# Is a photon's wavelength relative to the velocity of its source?

• nuby
In summary: Interesting idea. In summary, quantum entanglement could theoretically allow for instantaneous information transfer between distant objects if the frequencies of the photons emitted by the source were to change.
nuby
Is a photon's wavelength dependent on the velocity (or acceleration) of the atom which it was emitted?
For example, if a photon is emitted from a stationary (or slow moving) molecule, then that molecule is accelerated. Will the photon's wavelength shift wrt to the acceleration (or velocity) of the faster moving molecule?

Yes: it is called the Doppler effect, or often red shift (increasing wavelength) or blue shift (decreasing wavelength).

If the source is moving away from the observer, a red shift occurs: the wavelength will increase (and thus the frequency will decrease). If it is moving towards the observer, the opposite (blue shift) occurs. By measuring the amount of red/blue shift of the light emitted by distant stars, you can basically calculate their speed relative to your speed.

nuby said:
For example, if a photon is emitted from a stationary (or slow moving) molecule, then that molecule is accelerated.

If you mean the molecule accelerates after emitting the photon, then there is no effect on the photon.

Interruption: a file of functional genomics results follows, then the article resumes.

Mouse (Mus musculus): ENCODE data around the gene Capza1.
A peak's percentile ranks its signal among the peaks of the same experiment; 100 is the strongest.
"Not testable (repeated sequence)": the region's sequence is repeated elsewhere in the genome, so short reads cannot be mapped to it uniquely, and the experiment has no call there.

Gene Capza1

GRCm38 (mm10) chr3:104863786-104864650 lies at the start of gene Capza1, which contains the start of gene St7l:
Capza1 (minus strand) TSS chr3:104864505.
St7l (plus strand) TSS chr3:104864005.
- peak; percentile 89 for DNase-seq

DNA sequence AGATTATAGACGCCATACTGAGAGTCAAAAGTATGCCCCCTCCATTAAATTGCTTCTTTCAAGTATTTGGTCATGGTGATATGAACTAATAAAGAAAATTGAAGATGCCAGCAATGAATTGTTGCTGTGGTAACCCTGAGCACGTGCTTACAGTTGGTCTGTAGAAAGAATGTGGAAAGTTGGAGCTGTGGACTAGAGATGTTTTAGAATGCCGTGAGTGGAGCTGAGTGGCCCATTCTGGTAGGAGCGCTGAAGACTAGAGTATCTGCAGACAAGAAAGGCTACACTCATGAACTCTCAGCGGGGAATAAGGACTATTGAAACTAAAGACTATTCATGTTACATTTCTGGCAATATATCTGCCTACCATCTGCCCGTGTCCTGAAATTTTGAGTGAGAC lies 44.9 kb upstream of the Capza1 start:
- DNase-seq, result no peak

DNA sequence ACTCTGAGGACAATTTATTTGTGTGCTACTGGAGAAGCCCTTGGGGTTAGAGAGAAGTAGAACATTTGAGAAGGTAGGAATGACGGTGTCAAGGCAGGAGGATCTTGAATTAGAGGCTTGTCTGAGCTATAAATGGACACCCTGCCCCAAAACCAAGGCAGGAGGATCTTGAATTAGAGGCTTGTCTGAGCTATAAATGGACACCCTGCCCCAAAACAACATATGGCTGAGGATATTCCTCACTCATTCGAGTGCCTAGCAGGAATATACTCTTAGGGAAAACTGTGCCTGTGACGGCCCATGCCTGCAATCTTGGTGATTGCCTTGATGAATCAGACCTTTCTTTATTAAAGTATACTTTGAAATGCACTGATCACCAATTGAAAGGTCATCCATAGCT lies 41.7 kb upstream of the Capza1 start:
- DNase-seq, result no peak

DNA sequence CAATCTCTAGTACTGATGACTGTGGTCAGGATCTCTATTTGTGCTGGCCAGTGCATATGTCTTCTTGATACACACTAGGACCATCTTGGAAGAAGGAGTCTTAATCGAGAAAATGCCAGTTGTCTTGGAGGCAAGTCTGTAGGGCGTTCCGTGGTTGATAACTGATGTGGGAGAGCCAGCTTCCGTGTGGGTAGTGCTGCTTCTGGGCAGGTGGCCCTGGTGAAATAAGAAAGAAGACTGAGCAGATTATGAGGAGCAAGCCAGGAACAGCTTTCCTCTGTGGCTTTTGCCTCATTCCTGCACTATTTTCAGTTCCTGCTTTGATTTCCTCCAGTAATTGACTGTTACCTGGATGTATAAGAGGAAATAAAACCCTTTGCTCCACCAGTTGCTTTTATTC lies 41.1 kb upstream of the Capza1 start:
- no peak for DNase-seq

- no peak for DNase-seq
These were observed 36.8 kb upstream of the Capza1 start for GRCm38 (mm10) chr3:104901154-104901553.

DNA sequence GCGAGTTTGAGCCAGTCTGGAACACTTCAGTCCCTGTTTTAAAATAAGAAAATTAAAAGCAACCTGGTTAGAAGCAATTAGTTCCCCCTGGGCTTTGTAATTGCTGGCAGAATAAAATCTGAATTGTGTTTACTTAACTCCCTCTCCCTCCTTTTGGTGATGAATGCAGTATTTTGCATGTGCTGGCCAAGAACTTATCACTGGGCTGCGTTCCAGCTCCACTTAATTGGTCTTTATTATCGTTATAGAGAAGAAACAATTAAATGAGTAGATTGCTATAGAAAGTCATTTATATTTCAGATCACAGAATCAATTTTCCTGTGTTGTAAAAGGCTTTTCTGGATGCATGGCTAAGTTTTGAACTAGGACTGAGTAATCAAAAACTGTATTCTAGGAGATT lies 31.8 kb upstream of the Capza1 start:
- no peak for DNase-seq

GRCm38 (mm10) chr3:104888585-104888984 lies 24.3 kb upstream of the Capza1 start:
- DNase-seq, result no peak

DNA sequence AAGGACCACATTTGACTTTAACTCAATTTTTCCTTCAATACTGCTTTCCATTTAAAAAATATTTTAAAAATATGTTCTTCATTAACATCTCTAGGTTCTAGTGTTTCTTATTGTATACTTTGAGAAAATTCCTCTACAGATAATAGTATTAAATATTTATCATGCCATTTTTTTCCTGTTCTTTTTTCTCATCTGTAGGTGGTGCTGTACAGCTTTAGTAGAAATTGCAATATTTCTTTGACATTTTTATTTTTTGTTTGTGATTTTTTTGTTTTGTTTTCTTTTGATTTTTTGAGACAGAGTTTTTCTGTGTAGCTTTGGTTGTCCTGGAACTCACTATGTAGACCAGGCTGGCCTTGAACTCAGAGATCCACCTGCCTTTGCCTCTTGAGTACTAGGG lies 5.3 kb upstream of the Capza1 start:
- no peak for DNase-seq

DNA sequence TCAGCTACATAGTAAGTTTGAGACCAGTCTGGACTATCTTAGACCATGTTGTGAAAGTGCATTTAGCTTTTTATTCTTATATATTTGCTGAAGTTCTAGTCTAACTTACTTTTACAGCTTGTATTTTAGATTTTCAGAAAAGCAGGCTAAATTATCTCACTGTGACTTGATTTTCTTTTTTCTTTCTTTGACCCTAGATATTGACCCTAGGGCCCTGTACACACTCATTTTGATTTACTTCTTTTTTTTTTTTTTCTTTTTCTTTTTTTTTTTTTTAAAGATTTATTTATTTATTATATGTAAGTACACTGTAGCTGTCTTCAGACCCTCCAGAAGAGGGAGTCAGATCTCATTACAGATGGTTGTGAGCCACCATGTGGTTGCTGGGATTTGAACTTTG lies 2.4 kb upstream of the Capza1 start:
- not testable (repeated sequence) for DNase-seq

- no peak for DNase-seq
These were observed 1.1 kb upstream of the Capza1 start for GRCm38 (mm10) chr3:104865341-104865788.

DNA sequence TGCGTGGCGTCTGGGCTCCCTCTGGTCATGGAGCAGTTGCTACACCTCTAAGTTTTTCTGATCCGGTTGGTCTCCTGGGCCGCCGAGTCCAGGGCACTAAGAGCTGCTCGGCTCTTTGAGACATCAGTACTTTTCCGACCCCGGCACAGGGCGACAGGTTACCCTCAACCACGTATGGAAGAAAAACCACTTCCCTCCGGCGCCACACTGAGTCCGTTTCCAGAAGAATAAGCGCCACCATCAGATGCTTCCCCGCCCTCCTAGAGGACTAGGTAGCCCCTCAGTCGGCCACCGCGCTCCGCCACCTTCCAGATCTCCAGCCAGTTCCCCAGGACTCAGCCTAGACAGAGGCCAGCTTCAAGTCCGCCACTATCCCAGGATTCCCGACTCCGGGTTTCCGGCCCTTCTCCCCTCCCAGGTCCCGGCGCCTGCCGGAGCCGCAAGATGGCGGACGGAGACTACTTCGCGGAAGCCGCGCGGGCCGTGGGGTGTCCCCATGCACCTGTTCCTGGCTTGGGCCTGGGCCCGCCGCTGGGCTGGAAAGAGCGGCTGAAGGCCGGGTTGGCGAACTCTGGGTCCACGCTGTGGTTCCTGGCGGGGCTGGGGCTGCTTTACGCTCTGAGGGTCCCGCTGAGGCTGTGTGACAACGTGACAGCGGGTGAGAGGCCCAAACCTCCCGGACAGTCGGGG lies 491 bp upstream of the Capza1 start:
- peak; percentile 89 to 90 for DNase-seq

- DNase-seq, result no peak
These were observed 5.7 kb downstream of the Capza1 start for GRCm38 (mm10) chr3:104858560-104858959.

jtbell said:
If you mean the molecule accelerates after emitting the photon, then there is no effect on the photon.

That's exactly what I meant. Thanks.

Why would this not occur? Would it violate a physical law?

Sorry, I misunderstood your question. :)

Why would it occur? Your question sounds like you may have some idea about why it would and you are wondering why it wouldn't... Why and how would a molecule be able to change the wavelength of a photon that it has already emitted? Maybe something with entanglement but I have never heard about something like this.

Nick89 said:
Why and how would a molecule be able to change the wavelength of a photon that it has already emitted? Maybe something with entanglement but I have never heard about something like this.
Nick,

That's basically what I was wondering about.

Thanks,

Greg

nuby said:
Nick,

That's basically what I was wondering about.
No, entanglement can never be used to actually gain FTL information about what's going on at a distant location, and if what you're proposing was true we could instantaneously learn when a distant collection of atoms was accelerated by looking at the frequency of a beam of photons coming from them (you're saying the frequency would change instantly rather than after a time interval of the distance between us divided by c).